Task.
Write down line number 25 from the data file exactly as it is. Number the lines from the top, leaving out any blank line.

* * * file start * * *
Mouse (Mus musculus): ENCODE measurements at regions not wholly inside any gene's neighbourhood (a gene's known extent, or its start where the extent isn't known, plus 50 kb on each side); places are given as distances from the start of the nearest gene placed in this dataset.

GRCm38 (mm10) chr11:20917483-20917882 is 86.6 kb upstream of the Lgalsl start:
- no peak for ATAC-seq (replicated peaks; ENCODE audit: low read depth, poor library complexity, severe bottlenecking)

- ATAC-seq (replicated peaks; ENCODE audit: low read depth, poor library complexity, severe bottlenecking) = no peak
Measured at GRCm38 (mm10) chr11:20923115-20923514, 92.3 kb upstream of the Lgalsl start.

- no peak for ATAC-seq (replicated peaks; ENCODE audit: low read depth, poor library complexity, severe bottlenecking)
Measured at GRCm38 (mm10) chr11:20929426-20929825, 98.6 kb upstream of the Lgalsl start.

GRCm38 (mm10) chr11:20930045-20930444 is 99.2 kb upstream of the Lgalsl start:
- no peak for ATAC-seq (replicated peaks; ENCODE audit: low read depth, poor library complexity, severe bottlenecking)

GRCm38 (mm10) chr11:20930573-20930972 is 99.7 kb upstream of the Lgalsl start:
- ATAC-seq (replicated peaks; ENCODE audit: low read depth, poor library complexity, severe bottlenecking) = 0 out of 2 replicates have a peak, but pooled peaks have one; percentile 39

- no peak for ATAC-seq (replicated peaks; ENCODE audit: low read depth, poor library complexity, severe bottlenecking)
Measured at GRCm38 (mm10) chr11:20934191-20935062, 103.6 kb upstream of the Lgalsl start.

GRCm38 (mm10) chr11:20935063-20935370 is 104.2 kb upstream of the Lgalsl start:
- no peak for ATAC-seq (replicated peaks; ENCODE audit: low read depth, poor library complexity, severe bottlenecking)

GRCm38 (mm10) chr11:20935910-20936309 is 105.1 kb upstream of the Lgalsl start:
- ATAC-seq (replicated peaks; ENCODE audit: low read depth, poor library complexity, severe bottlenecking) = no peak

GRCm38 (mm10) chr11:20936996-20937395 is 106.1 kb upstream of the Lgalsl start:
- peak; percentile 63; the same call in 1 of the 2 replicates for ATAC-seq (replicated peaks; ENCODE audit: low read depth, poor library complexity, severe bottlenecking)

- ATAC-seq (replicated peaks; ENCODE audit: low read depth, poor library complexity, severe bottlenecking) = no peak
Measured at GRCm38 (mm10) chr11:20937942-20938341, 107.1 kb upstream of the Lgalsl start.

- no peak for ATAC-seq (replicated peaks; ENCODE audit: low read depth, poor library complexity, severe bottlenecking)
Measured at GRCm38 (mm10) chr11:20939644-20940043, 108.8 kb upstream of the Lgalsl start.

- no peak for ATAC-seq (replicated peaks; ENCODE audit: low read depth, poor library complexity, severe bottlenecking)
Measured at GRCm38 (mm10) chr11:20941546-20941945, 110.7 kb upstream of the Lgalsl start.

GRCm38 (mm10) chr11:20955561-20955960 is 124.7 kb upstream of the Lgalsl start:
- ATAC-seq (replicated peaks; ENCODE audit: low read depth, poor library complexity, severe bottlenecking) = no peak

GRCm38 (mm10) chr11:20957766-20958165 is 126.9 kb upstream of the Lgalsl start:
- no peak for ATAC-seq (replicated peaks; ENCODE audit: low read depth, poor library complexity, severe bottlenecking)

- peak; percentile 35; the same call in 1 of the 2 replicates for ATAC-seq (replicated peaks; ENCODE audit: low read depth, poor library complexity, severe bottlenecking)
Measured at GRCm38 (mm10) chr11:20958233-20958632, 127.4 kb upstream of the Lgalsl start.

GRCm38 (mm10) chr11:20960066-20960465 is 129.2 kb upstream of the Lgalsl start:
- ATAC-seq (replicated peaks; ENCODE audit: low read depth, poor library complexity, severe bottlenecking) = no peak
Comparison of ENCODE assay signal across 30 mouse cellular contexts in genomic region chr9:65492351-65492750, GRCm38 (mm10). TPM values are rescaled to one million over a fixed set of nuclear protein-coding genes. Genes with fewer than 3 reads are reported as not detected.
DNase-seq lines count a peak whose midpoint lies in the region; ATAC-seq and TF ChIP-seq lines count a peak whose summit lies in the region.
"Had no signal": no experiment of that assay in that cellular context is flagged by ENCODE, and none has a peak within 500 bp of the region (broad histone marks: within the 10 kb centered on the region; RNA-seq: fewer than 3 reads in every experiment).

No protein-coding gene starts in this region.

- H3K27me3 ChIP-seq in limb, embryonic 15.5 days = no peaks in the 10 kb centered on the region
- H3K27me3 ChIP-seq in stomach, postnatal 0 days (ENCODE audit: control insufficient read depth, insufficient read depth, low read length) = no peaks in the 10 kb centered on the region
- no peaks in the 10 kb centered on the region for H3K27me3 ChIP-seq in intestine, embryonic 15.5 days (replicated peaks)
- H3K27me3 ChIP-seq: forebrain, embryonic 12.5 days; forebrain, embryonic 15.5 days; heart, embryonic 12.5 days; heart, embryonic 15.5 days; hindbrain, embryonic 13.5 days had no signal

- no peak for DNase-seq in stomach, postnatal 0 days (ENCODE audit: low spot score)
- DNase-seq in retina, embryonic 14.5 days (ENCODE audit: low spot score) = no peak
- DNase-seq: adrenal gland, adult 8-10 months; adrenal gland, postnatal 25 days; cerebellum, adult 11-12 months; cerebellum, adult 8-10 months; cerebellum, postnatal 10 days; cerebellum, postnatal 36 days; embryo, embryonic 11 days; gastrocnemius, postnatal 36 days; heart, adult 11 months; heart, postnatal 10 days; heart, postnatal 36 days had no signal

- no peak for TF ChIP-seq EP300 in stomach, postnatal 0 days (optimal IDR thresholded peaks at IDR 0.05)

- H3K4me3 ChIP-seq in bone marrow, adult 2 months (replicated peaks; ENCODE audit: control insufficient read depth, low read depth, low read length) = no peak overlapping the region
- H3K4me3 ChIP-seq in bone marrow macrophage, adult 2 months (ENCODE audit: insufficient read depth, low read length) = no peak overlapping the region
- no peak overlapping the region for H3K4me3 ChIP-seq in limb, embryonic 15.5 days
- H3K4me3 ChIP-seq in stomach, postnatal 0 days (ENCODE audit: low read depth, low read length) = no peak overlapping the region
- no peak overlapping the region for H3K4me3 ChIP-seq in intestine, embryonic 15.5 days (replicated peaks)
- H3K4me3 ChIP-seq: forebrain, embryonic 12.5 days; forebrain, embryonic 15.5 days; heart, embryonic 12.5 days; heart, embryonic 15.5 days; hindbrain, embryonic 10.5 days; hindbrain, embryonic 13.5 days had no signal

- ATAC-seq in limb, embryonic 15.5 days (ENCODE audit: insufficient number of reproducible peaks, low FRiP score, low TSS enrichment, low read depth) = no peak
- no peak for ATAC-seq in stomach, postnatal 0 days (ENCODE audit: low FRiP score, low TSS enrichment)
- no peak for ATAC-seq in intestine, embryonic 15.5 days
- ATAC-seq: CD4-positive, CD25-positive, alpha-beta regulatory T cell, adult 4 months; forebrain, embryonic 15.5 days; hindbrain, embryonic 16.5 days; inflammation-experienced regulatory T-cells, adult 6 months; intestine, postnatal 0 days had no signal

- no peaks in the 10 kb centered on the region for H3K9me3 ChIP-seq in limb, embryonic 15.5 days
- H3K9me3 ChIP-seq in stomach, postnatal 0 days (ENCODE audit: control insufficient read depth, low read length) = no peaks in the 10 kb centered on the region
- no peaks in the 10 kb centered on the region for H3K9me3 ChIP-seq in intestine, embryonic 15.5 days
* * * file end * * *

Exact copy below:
Measured at GRCm38 (mm10) chr11:20941546-20941945, 110.7 kb upstream of the Lgalsl start.